I slide into the Supra’s seat for the first time after a fuel stop in Bright. It immediately feels far more of a sports car than the Mustang, cocooning you in place with a cockpit-style vibe. It feels so much smaller on the road within its lane, and is more darty and sporty as a result. The steering is a light weight, especially when compared against the Mustang.



Both cars sound awesome in their own way, though I’m impressed by the Supra’s boosty grumble and menacing start-up which becomes angrier in Sport mode. It makes subtle pops and backfires on downshifts when in this mode too. The Mach 1 is also fitted with a neat switchable exhaust system, which is pure theatre.

The Coyote V8 has always had potential to sound fantastic, but with past Mustangs its exhaust note felt stifled. Not so with the Mach 1 – it’s laughably-entertaining bassy beat entertains drivers and pedestrians alike.

After blasting through tiny towns and laughing childishly at their names like Smoko and Eurobin, we pass through Harrietville where the open plains end abruptly and the twisty climb up through mountain begins.

I’m pleasantly surprised with how much space there is on the road, and in what good condition it’s in. There’s great run-off to many of the corners and it’s not overly narrow, which I imagine Kez is similarly pleased by in the gigantic Mustang Mach 1.

There are great turn-around spots and full-on vistas the higher we climb, so we stop often for Photographer Ted to work his magic with the stunning road and expansive views.

It’s obvious, but after completing the same section of road back-to-back in each car there are myriad differences between the two (duh).



“Like a light truck with race seats” colleague Kez affably remarks. Though delivered with a healthy dose of hyperbole, he’s not far off the mark. The Mustang feels heavy between switchback corners, requires plenty more steering to round bends, and its naturally-aspirated power is extracted right at the very top of its 7500rpm rev range. To the point that – despite having significantly more power than the Supra – the Mustang feels the slower car of the two.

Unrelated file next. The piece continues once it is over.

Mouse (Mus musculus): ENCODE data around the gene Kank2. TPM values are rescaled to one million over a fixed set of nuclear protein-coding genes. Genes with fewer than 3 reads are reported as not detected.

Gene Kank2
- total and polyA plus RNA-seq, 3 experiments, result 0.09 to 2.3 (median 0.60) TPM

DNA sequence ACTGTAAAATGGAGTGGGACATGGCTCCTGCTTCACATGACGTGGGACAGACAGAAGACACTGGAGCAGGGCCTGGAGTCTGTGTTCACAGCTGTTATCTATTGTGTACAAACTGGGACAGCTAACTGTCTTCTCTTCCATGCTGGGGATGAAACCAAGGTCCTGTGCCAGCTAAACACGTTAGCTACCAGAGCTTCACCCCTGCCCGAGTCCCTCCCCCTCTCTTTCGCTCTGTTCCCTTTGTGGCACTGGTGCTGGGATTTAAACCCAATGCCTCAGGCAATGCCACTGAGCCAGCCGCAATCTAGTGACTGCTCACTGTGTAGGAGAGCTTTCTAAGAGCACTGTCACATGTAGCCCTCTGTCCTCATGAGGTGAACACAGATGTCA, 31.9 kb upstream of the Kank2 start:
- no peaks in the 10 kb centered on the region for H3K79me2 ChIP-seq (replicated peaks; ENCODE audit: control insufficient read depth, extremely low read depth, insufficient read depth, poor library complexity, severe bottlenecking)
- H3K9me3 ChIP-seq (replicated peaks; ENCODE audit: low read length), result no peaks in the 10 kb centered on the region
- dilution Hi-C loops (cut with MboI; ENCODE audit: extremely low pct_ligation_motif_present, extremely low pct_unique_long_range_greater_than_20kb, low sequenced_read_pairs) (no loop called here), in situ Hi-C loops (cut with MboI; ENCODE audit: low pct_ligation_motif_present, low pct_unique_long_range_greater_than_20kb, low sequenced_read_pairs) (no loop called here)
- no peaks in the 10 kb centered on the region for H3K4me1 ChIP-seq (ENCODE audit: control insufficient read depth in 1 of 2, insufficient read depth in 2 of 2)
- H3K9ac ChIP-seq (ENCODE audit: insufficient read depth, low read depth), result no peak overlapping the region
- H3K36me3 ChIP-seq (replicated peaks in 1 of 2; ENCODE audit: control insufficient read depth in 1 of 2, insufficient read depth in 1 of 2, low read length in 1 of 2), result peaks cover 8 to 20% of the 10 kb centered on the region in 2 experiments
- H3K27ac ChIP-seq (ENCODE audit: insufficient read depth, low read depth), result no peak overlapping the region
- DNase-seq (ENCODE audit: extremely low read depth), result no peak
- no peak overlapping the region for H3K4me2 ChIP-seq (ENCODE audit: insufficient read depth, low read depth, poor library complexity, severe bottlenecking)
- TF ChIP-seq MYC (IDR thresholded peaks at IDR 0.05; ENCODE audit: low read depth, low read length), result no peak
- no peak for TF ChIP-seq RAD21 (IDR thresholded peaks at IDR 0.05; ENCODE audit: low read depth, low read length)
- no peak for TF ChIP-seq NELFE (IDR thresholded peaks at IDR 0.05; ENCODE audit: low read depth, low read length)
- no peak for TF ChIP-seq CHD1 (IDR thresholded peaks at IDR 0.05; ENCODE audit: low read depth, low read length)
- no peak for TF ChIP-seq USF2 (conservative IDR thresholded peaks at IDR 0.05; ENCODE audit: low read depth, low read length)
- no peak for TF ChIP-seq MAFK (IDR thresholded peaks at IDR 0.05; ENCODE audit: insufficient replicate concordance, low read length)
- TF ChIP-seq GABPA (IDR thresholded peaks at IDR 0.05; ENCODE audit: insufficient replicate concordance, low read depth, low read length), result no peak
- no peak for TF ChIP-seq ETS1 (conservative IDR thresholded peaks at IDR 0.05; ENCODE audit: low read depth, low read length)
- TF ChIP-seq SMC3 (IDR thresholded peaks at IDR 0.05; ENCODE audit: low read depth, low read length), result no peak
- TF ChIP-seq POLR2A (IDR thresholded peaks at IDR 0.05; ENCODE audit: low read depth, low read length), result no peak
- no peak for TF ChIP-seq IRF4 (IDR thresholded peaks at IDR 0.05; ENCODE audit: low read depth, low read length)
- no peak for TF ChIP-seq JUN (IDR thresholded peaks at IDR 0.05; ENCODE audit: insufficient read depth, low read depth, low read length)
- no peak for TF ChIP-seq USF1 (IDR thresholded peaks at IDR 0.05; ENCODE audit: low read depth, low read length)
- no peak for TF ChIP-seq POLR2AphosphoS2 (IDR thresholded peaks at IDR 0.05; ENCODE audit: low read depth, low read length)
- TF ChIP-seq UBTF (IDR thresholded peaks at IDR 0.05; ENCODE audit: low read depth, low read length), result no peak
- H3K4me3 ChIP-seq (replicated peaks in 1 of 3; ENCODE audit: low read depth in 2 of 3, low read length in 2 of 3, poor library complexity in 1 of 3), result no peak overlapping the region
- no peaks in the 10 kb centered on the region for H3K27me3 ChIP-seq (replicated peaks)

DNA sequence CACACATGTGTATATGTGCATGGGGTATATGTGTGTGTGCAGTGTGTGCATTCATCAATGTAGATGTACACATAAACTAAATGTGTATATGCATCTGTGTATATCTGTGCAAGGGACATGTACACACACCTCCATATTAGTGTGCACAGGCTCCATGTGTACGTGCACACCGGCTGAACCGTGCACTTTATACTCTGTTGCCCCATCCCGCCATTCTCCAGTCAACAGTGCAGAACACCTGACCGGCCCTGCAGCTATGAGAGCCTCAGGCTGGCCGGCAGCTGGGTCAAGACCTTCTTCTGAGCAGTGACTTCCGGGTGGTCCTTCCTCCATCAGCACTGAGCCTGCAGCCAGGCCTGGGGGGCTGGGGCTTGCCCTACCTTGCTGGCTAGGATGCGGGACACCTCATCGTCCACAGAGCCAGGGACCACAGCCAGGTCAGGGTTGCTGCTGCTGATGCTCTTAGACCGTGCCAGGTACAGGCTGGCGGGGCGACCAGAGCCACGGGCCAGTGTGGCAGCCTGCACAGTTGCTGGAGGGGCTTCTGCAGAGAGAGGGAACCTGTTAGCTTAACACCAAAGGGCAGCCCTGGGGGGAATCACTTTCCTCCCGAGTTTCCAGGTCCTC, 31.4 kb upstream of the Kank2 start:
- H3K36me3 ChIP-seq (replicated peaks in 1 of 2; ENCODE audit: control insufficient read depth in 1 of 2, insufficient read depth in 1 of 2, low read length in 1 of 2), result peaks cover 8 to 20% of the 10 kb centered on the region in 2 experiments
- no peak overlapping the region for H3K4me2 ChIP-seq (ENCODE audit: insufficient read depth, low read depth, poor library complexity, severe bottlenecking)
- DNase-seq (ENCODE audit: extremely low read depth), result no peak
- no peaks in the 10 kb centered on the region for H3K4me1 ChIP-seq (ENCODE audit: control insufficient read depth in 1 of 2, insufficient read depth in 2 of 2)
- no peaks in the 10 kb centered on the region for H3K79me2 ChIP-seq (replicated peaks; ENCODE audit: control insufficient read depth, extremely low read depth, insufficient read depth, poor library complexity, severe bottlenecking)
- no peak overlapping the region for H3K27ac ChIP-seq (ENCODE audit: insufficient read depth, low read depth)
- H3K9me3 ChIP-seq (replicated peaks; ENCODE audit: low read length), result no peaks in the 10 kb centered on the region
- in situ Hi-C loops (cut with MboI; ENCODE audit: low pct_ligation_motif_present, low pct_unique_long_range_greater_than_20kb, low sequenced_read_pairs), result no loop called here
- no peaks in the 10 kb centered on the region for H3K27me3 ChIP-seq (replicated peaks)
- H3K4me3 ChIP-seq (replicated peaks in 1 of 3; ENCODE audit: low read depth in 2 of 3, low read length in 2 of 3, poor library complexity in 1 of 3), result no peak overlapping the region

It’s loud, takes a lot of revving to get it moving, but bites down hard on Brembo brakes when hauling into a corner. Grip is also very tight from the Michelin Pilot Sport 4 S tyres; the Mustang does a much better job at putting its power down than I’ve come to expect from the platform.

The Mach 1 does feel like a worthy upgrade to lesser-specified Mustangs. It’s as surefooted and planted as ever and I’m a big fan of the Tremec manual gearbox which delivers a notchy and feelsome shift. Though, the placement of the cupholders on the centre console is annoying, getting in the way of a perfect shift.

Body roll is well controlled through succeeding corners, but the front end needs some motivation and a fair amount of steering to really get stuck into a corner. You sit on a park bench and dead-steer like a boat, but it’s entertaining nonetheless.

I liken it to dumb fun. No one is heading out and buying a Mach 1 with canyon carving in mind, but it does manage to put a smile on your face as you feed it through corners at speed.

In contrast, the Supra feels like a performance weapon. Its low-slung body and sharp turn-in are far more focused than the Mustang, and it feels the more engaging sports car despite the lack of a manual gearbox.



Power is much easier to access with peak torque felt between 1850-5000rpm, and the sports automatic eight-speed gearbox does a great job of keeping the car in its sportiest character, without me having to toggle the steering wheel-mounted shifters manually.

Key details 2021 Toyota Supra GTS 2021 Ford Mustang Mach 1
Engine 3.0-litre six-cylinder turbo petrol 5.0-litre naturally-aspirated petrol V8
Power 285kW @ 6500rpm 345kW @ 7500rpm
Torque 500Nm @ 1850-5000rpm 556Nm @ 4600rpm
Drive type Rear-wheel drive Rear-wheel drive
Transmission Eight-speed torque converter automatic Six-speed Tremec manual
Power to weight ratio 193.5kW/t 196.7kW/t
Weight (tare) 1473kg 1754kg